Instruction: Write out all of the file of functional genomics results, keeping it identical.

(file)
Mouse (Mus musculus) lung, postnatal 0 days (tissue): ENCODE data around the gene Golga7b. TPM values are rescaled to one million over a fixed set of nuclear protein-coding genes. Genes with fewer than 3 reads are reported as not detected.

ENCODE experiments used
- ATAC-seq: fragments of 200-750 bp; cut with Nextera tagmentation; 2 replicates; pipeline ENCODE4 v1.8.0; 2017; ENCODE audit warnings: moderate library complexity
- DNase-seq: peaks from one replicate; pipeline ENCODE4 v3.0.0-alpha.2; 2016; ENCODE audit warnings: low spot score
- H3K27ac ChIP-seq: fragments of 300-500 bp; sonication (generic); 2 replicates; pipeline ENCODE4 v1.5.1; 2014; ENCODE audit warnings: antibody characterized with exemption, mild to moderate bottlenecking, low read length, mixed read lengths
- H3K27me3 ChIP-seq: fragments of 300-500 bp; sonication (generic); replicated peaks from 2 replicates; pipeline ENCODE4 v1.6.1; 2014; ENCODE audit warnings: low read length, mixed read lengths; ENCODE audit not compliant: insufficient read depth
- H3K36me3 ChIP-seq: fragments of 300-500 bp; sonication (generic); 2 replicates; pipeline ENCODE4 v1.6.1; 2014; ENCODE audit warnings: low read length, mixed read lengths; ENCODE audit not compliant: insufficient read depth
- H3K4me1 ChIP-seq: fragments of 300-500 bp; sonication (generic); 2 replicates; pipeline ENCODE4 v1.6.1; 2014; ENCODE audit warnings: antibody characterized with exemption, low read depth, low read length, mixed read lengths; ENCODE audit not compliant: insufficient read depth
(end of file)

Mouse (Mus musculus) lung, postnatal 0 days (tissue): ENCODE data around the gene Golga7b. TPM values are rescaled to one million over a fixed set of nuclear protein-coding genes. Genes with fewer than 3 reads are reported as not detected.

ENCODE experiments used
- ATAC-seq: fragments of 200-750 bp; cut with Nextera tagmentation; 2 replicates; pipeline ENCODE4 v1.8.0; 2017; ENCODE audit warnings: moderate library complexity
- DNase-seq: peaks from one replicate; pipeline ENCODE4 v3.0.0-alpha.2; 2016; ENCODE audit warnings: low spot score
- H3K27ac ChIP-seq: fragments of 300-500 bp; sonication (generic); 2 replicates; pipeline ENCODE4 v1.5.1; 2014; ENCODE audit warnings: antibody characterized with exemption, mild to moderate bottlenecking, low read length, mixed read lengths
- H3K27me3 ChIP-seq: fragments of 300-500 bp; sonication (generic); replicated peaks from 2 replicates; pipeline ENCODE4 v1.6.1; 2014; ENCODE audit warnings: low read length, mixed read lengths; ENCODE audit not compliant: insufficient read depth
- H3K36me3 ChIP-seq: fragments of 300-500 bp; sonication (generic); 2 replicates; pipeline ENCODE4 v1.6.1; 2014; ENCODE audit warnings: low read length, mixed read lengths; ENCODE audit not compliant: insufficient read depth
- H3K4me1 ChIP-seq: fragments of 300-500 bp; sonication (generic); 2 replicates; pipeline ENCODE4 v1.6.1; 2014; ENCODE audit warnings: antibody characterized with exemption, low read depth, low read length, mixed read lengths; ENCODE audit not compliant: insufficient read depth